The Outside World, In and Around Duluth

Isle Royale – Day 2

On every other day on the island, we would wake up early and hit the trail. However, this Sunday morning (5/23), we took our time waking up, and once we were up, we explored our surroundings.

Actually, I woke up at 5:30am, walked down to the Windigo ranger station restroom, was sick one last time, walked back and head a bland oatmeal breakfast, and THEN we explored our surroundings. Not sure what that sick thing was all about. Too much fresh air, my wife thinks. Maybe so. Anyway, that was thankfully the end of that.

There’s an old moose exclosure over near the Windigo visitor center. An exclosure is a place where native vegetation – in this case, balsam fir – is allowed to grow without being grazed by the local animal population. In this case, moose, and to a lesser extent, snowshoe hare. There was also a bit of yew growing in the exclosure, and I can’t say that I remember ever finding yew anywhere else. Apparently, yew is pretty tasty when you’re a moose.

Outside the exclosure, we found this little guy slithering across the trail:

Red Bellied Snake

The first time I heard about red-bellied snakes, I learned that they were about as big as a good-sized nightcrawler. Obviously, this snake is much bigger than that, which is interesting, since most life on Isle Royale tends to be a little smaller than members of the same species on the mainland.

Eventually, we broke our Washington Creek camp, and started hiking to the Island Mine campsite. The amusing thing about the Island Mine campsite is that there is no island anywhere around. Middle of the woods. Silly nomenclature. The dotted green line was our hike for the day:

We got to camp, set up, and then shouldered our daypacks to hike over to the Island Mine itself. The Island Mine was one of the many places on the island where copper was found.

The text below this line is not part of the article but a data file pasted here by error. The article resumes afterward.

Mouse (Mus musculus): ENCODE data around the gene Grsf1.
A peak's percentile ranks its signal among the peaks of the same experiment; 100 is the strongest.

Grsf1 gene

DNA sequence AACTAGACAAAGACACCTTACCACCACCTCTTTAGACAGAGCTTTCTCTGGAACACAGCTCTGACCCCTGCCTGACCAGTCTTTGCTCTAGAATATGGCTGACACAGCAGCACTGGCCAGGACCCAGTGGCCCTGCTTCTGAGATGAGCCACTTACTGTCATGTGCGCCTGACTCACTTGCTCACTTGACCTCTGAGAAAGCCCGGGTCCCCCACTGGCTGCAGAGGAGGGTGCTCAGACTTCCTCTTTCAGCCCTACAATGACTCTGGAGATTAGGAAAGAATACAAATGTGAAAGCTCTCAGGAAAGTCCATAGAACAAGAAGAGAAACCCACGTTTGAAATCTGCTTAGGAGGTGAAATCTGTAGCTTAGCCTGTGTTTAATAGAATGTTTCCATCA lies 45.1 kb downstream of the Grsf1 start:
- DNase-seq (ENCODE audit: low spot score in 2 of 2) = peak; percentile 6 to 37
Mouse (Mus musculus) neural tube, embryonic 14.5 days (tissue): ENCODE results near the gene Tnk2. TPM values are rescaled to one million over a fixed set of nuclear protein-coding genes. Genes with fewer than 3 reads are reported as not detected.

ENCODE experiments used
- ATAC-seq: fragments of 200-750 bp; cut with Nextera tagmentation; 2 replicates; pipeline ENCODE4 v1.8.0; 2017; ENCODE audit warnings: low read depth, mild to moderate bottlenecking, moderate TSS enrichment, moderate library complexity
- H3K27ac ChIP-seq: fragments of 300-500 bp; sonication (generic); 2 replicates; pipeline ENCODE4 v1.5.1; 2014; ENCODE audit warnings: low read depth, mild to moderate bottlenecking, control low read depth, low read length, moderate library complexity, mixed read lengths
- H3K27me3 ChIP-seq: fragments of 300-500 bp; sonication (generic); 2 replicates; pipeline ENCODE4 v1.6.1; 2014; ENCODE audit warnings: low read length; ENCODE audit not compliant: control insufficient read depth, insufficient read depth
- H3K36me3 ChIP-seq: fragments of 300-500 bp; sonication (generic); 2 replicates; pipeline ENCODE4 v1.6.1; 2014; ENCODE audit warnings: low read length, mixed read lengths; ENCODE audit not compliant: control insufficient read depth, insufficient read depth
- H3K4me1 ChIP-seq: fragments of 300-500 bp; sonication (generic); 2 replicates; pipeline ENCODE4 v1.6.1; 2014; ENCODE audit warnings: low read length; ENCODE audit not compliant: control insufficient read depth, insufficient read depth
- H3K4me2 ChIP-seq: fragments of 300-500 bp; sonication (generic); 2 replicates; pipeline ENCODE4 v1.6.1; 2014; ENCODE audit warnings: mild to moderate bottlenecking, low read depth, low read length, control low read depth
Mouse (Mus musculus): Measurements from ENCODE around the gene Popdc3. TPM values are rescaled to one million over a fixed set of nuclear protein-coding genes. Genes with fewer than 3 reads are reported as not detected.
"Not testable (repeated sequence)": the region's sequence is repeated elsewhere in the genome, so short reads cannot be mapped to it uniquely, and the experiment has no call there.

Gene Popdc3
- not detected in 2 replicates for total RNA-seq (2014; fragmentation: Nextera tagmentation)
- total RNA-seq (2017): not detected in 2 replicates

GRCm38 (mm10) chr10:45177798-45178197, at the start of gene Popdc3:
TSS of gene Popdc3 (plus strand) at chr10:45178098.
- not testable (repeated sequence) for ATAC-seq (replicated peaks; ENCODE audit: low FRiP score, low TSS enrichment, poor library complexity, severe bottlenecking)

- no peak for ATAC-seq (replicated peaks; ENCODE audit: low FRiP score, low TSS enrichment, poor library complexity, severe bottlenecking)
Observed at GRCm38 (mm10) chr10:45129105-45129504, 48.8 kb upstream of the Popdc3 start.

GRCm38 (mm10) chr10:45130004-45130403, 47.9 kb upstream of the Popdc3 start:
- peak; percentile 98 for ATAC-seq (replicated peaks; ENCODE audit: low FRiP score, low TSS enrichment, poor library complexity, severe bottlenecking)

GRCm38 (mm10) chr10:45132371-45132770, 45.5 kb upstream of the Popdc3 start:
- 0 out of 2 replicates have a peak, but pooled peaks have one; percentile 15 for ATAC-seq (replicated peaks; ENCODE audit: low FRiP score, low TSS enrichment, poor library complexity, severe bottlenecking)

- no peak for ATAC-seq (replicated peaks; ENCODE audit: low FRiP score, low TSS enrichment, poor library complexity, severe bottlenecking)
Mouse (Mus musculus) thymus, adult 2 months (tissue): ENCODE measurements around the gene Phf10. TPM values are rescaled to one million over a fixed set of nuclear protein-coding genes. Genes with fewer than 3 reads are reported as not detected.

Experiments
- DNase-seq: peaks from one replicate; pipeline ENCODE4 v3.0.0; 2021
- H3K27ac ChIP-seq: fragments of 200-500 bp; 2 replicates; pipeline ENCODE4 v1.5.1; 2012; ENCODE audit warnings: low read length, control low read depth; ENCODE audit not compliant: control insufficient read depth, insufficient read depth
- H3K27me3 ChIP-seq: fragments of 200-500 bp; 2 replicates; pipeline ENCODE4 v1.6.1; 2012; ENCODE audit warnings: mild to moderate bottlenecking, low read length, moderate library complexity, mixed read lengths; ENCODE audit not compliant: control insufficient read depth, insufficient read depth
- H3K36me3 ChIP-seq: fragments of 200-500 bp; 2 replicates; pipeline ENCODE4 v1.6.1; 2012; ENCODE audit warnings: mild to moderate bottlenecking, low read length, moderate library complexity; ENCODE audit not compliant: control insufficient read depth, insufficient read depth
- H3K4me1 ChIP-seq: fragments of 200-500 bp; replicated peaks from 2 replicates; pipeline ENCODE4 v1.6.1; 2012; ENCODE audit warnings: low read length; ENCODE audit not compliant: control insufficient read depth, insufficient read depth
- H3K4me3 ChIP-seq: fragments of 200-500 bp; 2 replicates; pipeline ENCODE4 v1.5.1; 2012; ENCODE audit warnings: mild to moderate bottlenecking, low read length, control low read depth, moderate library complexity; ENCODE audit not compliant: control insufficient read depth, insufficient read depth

200+ years ago, you apparently could hardly walk more than five minutes on Isle Royale without stumbling over yet another copper deposit. Mining companies were understandably very interested in staking claims on the island, but until 1854, the island was controlled by the Ojibwe. This is the year they ceded their land to the U.S. government, in the ‘Isle Royale Extension’ of the 1842 Treaty of LaPointe:

Public Domain Map of Isle Royale Treaty Region

This is interesting – when you go to the Wikipedia page for the Isle Royale Treaty, you get a list of the tribal signatories, but it doesn’t describe what they got in return. Why would they give over their land? Talk about a one-sided account of things. The answer is $400,000 (spread over 25 years), and hunting and fishing rights. Hmmm.

Anyway, at the mine, one of our class members, Patrick, gave a presentation about mining on Isle Royale. Regardless of how it came to pass, mining on Isle Royale is certainly an interesting topic. It’s amazing how fast industrial mining came to the island, and amazing how fast it collapsed. The good bits of copper were quickly plucked out, and then it just got too hard to mine enough copper commercially to be industrially viable. At the Island Mine site, the mining companies literally just walked away, and all of their equipment is still there, slowly rusting:

Island Mine Equipment

We head back to camp for dinner (the first of many dinners of burritos):

Rob and Matt Making Burritos

After dinner, a few people made a fire in the fire ring – there were two fire rings over our eight days, and we used them both. Instead of hanging at the fire, I headed into the tent to catch up on reading and writing.

For readings, we were reading sections from Napier Shelton’s “Superior Wilderness”:

This is a great book to read as you make your way across the geological, natural and cultural history of the island. Just the thing for a group of neophyte interpreters to study. Reading this book also got me to thinking how cool it would be to do exactly this sort of thing on other trips, family vacations, etc.

From a homework perspective, the days looked like this:

  • Wake up, pack up and hit the trail
  • Stop multiple times for Tom or one of us to interpret something
  • Eat lunch on trail
  • ID birds and wildflowers along the way
  • Get to our destination, set up camp, do some more interpretation
  • Make dinner
  • Do more interpretation, journal (assigned), or read, and then hit the sack

I like writing, so my journaling always took longer than I wished. I also spent a lot of time writing and re-writing the script for my Civilian Conservation Corp lesson. I also had a couple different Isle Royale books that I was trying to keep up on, in addition to Shelton’s “Superior Wilderness.” So I just didn’t have enough time! Before we left, I thought I’d be getting to bed early and waking up after eight or nine hours of sleep, but that just never happened. Oh well.

Next Stop: Lake Desor


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